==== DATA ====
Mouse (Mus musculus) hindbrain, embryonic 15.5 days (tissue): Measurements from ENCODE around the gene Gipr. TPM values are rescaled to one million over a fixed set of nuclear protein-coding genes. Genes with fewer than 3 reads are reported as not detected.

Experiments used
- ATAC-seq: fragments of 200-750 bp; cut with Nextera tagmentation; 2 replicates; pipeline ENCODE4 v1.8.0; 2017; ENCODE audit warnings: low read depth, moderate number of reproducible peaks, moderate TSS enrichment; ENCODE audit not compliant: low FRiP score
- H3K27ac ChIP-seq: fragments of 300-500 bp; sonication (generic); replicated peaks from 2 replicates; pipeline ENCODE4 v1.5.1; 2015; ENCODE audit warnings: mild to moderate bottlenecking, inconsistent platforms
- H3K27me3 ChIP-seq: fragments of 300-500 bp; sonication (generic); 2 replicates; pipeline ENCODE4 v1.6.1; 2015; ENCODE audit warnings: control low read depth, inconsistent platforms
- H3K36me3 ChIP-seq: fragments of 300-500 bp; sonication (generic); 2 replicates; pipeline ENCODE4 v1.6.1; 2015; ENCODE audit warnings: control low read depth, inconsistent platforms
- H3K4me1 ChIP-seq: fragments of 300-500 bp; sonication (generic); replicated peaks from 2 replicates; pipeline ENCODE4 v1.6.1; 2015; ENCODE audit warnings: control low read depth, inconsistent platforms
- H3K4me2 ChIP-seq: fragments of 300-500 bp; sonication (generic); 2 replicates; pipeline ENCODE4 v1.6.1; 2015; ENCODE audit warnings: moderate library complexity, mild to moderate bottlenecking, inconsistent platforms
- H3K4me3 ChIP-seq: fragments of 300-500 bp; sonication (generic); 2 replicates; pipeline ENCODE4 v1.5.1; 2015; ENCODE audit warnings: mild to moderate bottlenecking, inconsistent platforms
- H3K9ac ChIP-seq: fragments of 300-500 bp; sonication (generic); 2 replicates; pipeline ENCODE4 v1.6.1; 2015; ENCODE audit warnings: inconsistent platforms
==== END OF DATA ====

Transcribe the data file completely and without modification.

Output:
Mouse (Mus musculus) hindbrain, embryonic 15.5 days (tissue): Measurements from ENCODE around the gene Gipr. TPM values are rescaled to one million over a fixed set of nuclear protein-coding genes. Genes with fewer than 3 reads are reported as not detected.

Experiments used
- ATAC-seq: fragments of 200-750 bp; cut with Nextera tagmentation; 2 replicates; pipeline ENCODE4 v1.8.0; 2017; ENCODE audit warnings: low read depth, moderate number of reproducible peaks, moderate TSS enrichment; ENCODE audit not compliant: low FRiP score
- H3K27ac ChIP-seq: fragments of 300-500 bp; sonication (generic); replicated peaks from 2 replicates; pipeline ENCODE4 v1.5.1; 2015; ENCODE audit warnings: mild to moderate bottlenecking, inconsistent platforms
- H3K27me3 ChIP-seq: fragments of 300-500 bp; sonication (generic); 2 replicates; pipeline ENCODE4 v1.6.1; 2015; ENCODE audit warnings: control low read depth, inconsistent platforms
- H3K36me3 ChIP-seq: fragments of 300-500 bp; sonication (generic); 2 replicates; pipeline ENCODE4 v1.6.1; 2015; ENCODE audit warnings: control low read depth, inconsistent platforms
- H3K4me1 ChIP-seq: fragments of 300-500 bp; sonication (generic); replicated peaks from 2 replicates; pipeline ENCODE4 v1.6.1; 2015; ENCODE audit warnings: control low read depth, inconsistent platforms
- H3K4me2 ChIP-seq: fragments of 300-500 bp; sonication (generic); 2 replicates; pipeline ENCODE4 v1.6.1; 2015; ENCODE audit warnings: moderate library complexity, mild to moderate bottlenecking, inconsistent platforms
- H3K4me3 ChIP-seq: fragments of 300-500 bp; sonication (generic); 2 replicates; pipeline ENCODE4 v1.5.1; 2015; ENCODE audit warnings: mild to moderate bottlenecking, inconsistent platforms
- H3K9ac ChIP-seq: fragments of 300-500 bp; sonication (generic); 2 replicates; pipeline ENCODE4 v1.6.1; 2015; ENCODE audit warnings: inconsistent platforms